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“N” Is For “Narcan"
By Andrew W. Li on August 31, 2018

Just one week before International Overdose Awareness Day, a global event held on August 31st every year to raise awareness of the drug overdoses, Governor Murphy signed into law A.542 -- which requires public and private high schools across New Jersey to have opioid antidotes (such as Narcan) ready and available for use.

The new law, which goes into effect on December 1, 2018, mandates that schools must maintain such quantities and types of opioid antidotes as deemed adequate by their Boards of Education. The supply of antidotes must be accessible in the school during regular school hours and during school-sponsored functions that take place in the school or on school grounds adjacent to the school building. Each district has the discretion whether to make opioid antidotes accessible during school-sponsored functions that take place off school grounds.

The law further mandates that all public school districts, charter schools, and private schools develop a policy “for the emergency administration of an opioid antidote to a student, staff member, or other person who is experiencing an opioid overdose.”

The policy must require that any school, which includes students from ninth through twelfth grade, obtain a standing order for opioid antidotes and maintain a supply of opioid antidotes in a secure, but unlocked and easily accessible location. Schools that do not include ninth through twelfth graders are permitted, but are not required, to keep a supply of opioid antidotes at hand.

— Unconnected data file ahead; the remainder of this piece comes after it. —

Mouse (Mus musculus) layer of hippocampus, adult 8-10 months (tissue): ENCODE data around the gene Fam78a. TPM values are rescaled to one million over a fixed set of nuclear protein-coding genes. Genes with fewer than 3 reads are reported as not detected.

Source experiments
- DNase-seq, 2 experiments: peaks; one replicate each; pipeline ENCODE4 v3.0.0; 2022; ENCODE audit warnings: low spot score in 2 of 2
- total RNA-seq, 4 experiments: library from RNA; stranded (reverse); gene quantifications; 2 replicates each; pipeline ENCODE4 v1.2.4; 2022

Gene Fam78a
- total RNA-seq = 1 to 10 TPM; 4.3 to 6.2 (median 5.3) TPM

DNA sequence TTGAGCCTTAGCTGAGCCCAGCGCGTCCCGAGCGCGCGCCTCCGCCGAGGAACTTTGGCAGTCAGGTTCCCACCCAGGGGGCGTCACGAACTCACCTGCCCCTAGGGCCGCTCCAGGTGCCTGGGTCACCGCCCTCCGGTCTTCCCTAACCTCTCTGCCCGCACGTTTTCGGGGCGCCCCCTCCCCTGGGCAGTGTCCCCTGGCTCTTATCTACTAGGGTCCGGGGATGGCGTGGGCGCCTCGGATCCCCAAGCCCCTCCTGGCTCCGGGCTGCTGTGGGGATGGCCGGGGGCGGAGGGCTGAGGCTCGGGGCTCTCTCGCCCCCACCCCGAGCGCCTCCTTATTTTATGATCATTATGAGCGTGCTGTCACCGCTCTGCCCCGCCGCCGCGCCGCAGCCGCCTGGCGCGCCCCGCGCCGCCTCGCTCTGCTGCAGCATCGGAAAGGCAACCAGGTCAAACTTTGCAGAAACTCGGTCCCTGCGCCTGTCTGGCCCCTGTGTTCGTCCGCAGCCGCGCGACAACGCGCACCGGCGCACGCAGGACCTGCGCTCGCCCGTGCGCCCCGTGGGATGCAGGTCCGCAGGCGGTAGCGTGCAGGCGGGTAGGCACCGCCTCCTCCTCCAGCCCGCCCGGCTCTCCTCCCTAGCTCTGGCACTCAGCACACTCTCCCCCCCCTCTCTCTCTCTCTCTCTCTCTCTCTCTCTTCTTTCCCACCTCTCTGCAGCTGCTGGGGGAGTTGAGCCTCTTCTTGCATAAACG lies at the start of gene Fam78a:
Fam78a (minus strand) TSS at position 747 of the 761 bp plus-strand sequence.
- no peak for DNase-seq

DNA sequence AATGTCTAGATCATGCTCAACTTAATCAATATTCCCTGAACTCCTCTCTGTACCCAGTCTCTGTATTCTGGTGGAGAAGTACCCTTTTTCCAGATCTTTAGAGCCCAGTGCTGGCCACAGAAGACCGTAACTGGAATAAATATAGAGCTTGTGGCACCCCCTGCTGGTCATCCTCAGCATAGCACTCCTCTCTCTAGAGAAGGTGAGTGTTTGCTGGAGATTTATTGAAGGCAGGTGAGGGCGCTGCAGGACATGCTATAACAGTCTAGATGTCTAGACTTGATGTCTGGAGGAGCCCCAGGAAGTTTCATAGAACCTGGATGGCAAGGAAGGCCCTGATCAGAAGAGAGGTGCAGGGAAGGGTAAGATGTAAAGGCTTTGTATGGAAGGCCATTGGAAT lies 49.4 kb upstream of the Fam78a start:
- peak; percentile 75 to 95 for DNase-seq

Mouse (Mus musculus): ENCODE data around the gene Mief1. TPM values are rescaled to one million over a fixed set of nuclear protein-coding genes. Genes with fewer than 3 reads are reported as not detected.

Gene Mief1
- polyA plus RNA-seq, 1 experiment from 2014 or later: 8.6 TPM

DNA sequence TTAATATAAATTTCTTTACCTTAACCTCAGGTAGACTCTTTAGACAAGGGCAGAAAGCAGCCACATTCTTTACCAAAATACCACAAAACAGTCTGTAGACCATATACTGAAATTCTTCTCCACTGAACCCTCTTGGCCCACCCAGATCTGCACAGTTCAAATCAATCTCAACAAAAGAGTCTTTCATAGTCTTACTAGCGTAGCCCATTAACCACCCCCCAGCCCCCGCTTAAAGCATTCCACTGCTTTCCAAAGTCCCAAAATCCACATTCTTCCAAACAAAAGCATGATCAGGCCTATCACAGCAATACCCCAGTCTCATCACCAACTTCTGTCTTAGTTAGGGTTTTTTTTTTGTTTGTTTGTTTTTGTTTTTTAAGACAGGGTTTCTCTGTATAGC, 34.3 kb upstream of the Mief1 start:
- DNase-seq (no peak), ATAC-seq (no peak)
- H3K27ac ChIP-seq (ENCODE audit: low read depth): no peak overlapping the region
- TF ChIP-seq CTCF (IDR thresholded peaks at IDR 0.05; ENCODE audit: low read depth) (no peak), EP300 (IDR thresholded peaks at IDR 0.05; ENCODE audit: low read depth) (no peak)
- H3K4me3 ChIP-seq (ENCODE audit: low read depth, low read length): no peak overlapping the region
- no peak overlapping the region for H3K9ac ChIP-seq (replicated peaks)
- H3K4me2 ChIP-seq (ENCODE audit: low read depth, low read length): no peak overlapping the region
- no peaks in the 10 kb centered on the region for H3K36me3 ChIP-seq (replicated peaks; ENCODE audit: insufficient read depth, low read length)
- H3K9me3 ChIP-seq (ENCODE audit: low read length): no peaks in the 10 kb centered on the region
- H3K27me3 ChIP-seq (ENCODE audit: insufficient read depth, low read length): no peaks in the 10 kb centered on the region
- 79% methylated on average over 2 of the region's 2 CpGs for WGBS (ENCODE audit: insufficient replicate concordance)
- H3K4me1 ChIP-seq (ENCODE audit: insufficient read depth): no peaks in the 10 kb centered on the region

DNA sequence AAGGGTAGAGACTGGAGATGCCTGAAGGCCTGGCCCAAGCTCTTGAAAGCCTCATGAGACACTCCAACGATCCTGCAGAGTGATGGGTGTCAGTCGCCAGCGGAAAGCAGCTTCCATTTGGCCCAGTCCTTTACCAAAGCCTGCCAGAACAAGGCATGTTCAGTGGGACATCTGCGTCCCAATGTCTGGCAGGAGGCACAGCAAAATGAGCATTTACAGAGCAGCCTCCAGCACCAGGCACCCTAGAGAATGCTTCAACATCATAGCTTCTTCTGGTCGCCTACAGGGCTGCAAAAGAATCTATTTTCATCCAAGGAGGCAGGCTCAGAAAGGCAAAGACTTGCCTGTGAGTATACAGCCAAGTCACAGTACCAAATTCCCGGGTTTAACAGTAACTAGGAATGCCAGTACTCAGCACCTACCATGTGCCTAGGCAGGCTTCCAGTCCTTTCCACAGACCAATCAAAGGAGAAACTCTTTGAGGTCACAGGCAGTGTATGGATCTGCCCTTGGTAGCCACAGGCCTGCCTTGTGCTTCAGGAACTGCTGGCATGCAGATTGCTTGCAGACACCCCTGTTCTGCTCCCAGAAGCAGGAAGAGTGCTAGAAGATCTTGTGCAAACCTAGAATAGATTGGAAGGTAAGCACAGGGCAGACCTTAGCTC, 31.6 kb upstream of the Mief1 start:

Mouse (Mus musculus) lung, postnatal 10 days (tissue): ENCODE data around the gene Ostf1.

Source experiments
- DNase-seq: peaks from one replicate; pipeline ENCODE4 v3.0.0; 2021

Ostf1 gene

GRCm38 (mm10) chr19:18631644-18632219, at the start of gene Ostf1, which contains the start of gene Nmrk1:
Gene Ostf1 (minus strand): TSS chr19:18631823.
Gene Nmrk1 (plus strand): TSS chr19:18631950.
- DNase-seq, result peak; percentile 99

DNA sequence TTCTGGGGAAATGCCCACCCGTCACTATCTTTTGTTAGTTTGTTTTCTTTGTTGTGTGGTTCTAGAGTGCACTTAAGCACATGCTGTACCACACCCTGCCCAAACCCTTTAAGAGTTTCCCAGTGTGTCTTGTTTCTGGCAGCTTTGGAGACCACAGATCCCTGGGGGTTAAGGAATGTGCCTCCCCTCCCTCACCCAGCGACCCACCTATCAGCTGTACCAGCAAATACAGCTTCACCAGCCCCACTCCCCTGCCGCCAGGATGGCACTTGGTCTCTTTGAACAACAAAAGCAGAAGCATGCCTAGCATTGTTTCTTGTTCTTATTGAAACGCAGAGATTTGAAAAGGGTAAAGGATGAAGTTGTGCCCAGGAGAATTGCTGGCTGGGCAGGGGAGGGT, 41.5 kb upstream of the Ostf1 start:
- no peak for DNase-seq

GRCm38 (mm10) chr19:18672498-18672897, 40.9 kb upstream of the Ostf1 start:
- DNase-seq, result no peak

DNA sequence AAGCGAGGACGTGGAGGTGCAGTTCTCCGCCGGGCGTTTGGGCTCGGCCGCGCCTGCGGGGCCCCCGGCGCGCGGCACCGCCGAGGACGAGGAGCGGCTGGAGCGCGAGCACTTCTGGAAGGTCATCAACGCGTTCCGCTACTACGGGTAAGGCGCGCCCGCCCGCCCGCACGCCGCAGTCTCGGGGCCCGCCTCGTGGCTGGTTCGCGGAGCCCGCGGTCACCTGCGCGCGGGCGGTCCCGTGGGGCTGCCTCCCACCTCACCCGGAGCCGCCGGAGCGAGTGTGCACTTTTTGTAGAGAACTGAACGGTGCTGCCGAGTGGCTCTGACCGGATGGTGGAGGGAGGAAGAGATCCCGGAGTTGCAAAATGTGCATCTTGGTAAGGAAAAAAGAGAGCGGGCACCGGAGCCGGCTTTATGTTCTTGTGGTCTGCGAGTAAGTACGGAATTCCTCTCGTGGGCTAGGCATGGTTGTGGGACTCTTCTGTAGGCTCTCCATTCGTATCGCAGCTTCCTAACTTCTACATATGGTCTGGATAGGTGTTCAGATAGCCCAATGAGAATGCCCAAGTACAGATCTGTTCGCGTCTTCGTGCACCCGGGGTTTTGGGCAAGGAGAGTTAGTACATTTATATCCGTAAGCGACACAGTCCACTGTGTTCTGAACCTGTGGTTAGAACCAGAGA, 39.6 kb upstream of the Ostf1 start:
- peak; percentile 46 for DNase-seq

The policy must also permit the school nurse, or a designated and trained employee, to administer opioid antidotes to anyone whom the nurse or trained employee believes is experiencing an opioid overdose.

In addition, the policy must require that the overdose victim be transported by emergency services personnel to a hospital emergency room after the administration of an opioid antidote, even if the victim’s symptoms appear to have resolved.

The Department of Education, in consultation with the Department of Human Services and appropriate medical experts, is to establish guidelines for the development of a district’s opioid overdose policy.

Although school districts and personnel are provided with limited immunity for actions or omissions in compliance with the new law, in an increasingly litigious environment, Boards of Education would be well advised to consult with their board attorneys.

For more information and guidance on this topic, please contact the attorneys in Parker McCay’s 

Public Schools and Education Department. The content of this post is for informational purposes only and should not be construed as legal advice or legal opinion. You should consult a lawyer concerning your specific situation and any specific legal question you may have.

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